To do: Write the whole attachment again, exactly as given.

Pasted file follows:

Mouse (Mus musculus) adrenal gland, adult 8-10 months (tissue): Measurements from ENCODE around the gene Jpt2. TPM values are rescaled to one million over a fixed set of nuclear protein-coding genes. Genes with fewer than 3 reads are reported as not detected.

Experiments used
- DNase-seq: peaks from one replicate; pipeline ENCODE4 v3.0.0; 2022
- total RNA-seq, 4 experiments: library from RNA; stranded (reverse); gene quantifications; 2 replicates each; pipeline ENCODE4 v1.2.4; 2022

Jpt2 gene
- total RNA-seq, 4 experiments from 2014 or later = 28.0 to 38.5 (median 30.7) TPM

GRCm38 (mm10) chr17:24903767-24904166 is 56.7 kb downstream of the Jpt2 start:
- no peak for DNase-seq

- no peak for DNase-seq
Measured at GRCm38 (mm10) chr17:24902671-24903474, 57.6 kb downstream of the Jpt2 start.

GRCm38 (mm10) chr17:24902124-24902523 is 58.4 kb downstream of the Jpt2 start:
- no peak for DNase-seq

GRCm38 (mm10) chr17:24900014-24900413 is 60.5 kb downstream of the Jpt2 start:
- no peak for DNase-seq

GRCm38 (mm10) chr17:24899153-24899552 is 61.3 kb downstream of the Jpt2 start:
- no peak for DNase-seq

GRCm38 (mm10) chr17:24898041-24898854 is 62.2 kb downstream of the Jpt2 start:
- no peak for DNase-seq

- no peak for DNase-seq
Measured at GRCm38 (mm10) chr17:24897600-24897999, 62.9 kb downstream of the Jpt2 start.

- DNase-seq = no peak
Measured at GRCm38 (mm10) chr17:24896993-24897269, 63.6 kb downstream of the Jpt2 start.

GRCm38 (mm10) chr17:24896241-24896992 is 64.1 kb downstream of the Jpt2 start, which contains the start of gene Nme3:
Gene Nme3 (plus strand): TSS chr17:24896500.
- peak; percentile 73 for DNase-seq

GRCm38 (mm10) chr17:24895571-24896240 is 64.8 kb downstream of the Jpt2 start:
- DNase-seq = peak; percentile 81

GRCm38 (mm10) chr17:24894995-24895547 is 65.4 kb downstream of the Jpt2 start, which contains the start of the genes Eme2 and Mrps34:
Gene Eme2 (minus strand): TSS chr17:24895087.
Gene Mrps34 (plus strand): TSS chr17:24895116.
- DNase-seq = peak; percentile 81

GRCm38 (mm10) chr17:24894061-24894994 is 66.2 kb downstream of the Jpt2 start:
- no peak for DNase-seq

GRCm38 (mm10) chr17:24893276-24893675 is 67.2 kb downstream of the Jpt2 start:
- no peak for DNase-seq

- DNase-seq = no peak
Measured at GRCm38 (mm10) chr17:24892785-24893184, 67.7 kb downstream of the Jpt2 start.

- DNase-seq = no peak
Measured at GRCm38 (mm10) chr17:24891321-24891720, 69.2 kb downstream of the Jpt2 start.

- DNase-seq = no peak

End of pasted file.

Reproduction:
Mouse (Mus musculus) adrenal gland, adult 8-10 months (tissue): Measurements from ENCODE around the gene Jpt2. TPM values are rescaled to one million over a fixed set of nuclear protein-coding genes. Genes with fewer than 3 reads are reported as not detected.

Experiments used
- DNase-seq: peaks from one replicate; pipeline ENCODE4 v3.0.0; 2022
- total RNA-seq, 4 experiments: library from RNA; stranded (reverse); gene quantifications; 2 replicates each; pipeline ENCODE4 v1.2.4; 2022

Jpt2 gene
- total RNA-seq, 4 experiments from 2014 or later = 28.0 to 38.5 (median 30.7) TPM

GRCm38 (mm10) chr17:24903767-24904166 is 56.7 kb downstream of the Jpt2 start:
- no peak for DNase-seq

- no peak for DNase-seq
Measured at GRCm38 (mm10) chr17:24902671-24903474, 57.6 kb downstream of the Jpt2 start.

GRCm38 (mm10) chr17:24902124-24902523 is 58.4 kb downstream of the Jpt2 start:
- no peak for DNase-seq

GRCm38 (mm10) chr17:24900014-24900413 is 60.5 kb downstream of the Jpt2 start:
- no peak for DNase-seq

GRCm38 (mm10) chr17:24899153-24899552 is 61.3 kb downstream of the Jpt2 start:
- no peak for DNase-seq

GRCm38 (mm10) chr17:24898041-24898854 is 62.2 kb downstream of the Jpt2 start:
- no peak for DNase-seq

- no peak for DNase-seq
Measured at GRCm38 (mm10) chr17:24897600-24897999, 62.9 kb downstream of the Jpt2 start.

- DNase-seq = no peak
Measured at GRCm38 (mm10) chr17:24896993-24897269, 63.6 kb downstream of the Jpt2 start.

GRCm38 (mm10) chr17:24896241-24896992 is 64.1 kb downstream of the Jpt2 start, which contains the start of gene Nme3:
Gene Nme3 (plus strand): TSS chr17:24896500.
- peak; percentile 73 for DNase-seq

GRCm38 (mm10) chr17:24895571-24896240 is 64.8 kb downstream of the Jpt2 start:
- DNase-seq = peak; percentile 81

GRCm38 (mm10) chr17:24894995-24895547 is 65.4 kb downstream of the Jpt2 start, which contains the start of the genes Eme2 and Mrps34:
Gene Eme2 (minus strand): TSS chr17:24895087.
Gene Mrps34 (plus strand): TSS chr17:24895116.
- DNase-seq = peak; percentile 81

GRCm38 (mm10) chr17:24894061-24894994 is 66.2 kb downstream of the Jpt2 start:
- no peak for DNase-seq

GRCm38 (mm10) chr17:24893276-24893675 is 67.2 kb downstream of the Jpt2 start:
- no peak for DNase-seq

- DNase-seq = no peak
Measured at GRCm38 (mm10) chr17:24892785-24893184, 67.7 kb downstream of the Jpt2 start.

- DNase-seq = no peak
Measured at GRCm38 (mm10) chr17:24891321-24891720, 69.2 kb downstream of the Jpt2 start.

- DNase-seq = no peak